Everyone, it seems, was celebrating... everyone, that is, except the authors of the tie-in. For Gordon Thomas and Arthur Kent, the book was a sore point. At the time, both were writing for the Daily Express and, as Arthur recalls, had to resort to a little subterfuge to get it finished in time: "We pretended we were doing a big job for the editor so we wouldn't be disturbed."

"[Joe] Pacey (Harry Assael's partner) approached Gordon Thomas and produced this film script, a Hammer story. He wanted it turned into a novel in two weeks, so Gordon brought me in and we did it in about ten days, with me doing the first draft and Gordon polishing it. Gordon thought we’d save a few bob by not using an agent—it was a colossal mistake. It sold about a million copies here and a quarter of a million in the States."

At the payment rate of £1 a thousand words, the book earned its two authors somewhere in the region of £50, and a single foreign rights sale by the publishers would usually more than cover that initial outlay.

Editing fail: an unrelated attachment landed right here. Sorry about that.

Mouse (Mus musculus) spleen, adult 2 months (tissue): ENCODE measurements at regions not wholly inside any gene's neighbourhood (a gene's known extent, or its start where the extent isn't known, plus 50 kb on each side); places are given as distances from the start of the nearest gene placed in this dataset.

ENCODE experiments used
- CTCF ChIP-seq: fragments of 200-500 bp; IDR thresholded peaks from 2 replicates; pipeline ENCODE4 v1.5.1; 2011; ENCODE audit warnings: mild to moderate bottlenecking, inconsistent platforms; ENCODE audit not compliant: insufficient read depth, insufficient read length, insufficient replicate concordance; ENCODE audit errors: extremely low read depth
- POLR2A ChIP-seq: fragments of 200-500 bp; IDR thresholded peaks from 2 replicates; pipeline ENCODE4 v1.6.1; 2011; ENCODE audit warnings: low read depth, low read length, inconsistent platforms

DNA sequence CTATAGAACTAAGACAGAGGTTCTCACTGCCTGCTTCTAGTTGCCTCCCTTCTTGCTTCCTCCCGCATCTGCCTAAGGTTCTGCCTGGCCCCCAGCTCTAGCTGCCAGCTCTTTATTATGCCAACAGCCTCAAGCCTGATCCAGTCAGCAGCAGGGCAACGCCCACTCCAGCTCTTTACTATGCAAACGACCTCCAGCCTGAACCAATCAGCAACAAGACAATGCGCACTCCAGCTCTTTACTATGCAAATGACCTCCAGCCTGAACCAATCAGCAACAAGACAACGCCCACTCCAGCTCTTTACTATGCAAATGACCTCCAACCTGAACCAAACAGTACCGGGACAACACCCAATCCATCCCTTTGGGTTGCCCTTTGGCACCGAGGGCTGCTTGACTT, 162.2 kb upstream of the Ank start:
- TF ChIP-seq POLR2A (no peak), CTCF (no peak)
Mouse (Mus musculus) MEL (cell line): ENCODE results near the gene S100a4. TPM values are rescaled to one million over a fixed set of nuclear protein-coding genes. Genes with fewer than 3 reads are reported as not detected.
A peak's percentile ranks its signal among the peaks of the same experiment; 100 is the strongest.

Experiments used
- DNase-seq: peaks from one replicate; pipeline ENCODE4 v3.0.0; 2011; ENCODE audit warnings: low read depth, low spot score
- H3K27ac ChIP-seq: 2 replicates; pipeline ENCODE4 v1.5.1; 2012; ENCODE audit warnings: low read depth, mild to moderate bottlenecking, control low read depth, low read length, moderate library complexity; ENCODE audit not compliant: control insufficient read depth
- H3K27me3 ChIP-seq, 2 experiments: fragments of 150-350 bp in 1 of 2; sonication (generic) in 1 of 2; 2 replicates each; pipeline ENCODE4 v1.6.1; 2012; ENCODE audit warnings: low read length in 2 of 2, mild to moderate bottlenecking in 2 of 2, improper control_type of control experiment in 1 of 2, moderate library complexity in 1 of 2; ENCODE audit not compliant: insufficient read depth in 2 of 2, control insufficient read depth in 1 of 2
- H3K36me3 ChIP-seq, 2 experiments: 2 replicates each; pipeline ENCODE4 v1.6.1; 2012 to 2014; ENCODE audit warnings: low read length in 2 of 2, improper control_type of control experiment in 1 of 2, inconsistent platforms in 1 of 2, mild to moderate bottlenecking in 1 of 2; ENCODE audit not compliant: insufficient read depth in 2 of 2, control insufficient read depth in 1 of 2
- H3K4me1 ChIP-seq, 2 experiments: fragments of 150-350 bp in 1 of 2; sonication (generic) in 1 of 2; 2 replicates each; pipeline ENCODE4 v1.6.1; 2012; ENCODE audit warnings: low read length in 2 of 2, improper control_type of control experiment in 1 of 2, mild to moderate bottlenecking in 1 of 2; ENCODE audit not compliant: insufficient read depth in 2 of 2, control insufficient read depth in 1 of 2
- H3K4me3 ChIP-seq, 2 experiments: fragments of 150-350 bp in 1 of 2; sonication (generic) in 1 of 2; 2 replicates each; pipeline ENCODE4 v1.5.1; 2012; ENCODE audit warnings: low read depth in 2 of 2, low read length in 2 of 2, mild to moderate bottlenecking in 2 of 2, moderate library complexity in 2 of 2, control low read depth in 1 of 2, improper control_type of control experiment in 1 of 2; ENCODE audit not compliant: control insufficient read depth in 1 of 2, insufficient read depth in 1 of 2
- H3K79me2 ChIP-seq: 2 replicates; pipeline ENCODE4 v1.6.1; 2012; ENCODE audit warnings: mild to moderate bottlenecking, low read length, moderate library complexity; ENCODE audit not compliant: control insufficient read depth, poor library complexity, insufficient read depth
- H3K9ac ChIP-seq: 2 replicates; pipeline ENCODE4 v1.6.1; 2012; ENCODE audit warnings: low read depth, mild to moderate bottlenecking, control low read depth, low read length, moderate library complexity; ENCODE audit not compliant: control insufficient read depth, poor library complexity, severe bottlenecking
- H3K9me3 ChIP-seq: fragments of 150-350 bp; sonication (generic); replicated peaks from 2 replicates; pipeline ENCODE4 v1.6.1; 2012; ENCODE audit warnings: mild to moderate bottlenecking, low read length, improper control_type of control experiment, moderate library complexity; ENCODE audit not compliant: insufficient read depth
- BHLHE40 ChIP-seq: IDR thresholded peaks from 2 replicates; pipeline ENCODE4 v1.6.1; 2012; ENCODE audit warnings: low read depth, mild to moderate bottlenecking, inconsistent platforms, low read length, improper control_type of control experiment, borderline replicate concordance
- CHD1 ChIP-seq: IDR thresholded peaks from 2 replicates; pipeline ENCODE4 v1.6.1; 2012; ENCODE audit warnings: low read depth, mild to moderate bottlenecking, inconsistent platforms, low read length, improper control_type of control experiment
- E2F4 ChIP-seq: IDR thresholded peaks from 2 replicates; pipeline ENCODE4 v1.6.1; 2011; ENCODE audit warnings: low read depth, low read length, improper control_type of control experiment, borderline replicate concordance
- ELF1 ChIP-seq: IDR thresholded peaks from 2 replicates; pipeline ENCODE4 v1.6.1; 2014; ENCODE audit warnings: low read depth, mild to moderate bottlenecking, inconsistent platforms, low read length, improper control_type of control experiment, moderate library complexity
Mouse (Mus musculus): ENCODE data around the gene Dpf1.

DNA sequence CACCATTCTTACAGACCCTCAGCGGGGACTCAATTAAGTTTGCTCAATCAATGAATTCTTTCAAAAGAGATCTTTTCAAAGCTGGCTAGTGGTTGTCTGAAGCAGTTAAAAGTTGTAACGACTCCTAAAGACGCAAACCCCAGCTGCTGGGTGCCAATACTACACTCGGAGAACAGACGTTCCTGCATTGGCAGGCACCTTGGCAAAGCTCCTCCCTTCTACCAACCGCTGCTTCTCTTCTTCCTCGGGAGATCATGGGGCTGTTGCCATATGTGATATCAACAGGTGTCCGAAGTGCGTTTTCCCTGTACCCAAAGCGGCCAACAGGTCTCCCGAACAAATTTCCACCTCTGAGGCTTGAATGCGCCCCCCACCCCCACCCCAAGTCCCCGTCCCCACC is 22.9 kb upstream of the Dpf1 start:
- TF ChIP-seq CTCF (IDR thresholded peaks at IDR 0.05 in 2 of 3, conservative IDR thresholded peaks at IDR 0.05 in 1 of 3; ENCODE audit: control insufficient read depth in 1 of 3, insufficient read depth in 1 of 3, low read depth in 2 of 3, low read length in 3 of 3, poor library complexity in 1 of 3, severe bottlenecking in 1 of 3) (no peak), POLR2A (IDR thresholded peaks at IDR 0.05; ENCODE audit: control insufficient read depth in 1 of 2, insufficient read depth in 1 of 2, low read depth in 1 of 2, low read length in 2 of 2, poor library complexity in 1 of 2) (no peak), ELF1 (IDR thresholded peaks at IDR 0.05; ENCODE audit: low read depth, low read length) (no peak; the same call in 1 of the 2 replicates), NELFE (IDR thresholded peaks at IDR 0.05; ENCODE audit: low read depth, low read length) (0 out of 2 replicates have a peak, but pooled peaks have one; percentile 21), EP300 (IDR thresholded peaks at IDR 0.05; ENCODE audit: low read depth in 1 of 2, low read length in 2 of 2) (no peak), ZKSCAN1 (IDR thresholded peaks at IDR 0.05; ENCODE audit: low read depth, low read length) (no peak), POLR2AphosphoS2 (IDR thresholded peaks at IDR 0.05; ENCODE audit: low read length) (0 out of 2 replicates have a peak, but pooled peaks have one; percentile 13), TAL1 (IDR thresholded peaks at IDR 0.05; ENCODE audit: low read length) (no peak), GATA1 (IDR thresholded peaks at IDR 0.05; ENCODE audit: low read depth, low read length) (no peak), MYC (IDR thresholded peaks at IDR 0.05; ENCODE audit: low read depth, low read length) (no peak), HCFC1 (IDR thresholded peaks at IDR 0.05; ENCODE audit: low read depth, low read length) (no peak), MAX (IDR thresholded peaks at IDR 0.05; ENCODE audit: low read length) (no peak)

"When I later got wind of this I threatened Pacey with legal action, but Gordon wouldn't back me on it," recalls Arthur. "We settled out of court for another couple of hundred each, or so, plus our legal costs."

The book went through 22 editions in Panther alone, and was later published by Mayflower Books in 1972. It was still in print ten years later, by which time the book must have easily clocked up British sales of between one and a half and two million. "It saved them, The Camp on Blood Island," says Arthur. ‘‘They were going bust; he [Assael] told a friend of mine. They were going bust and that book saved him. Incredible, isn't it?"

(* Originally published in PBO #8, February 1998, and on Bear Alley, 6 December 2009. Background information on the making of the movie was derived from The Hammer Story by Marcus Hearn & Alan Barnes, London, Titan, 1997, and The House That Hammer Built #2, edited by Wayne Kinsey, April 1997.)

1 comment:

Chap O'Keefe said...

A fascinating story, Steve, and one that can't be repeated often enough, if only so the world knows just how badly writers can be ripped off. Despite the inflation that has taken place since those days, writers still accept pitiful advances for books -- as low as £100 for at least a month's work -- and sign contracts offering hope of more that, when it materializes, is passed on only as a percentage ... say, 50%.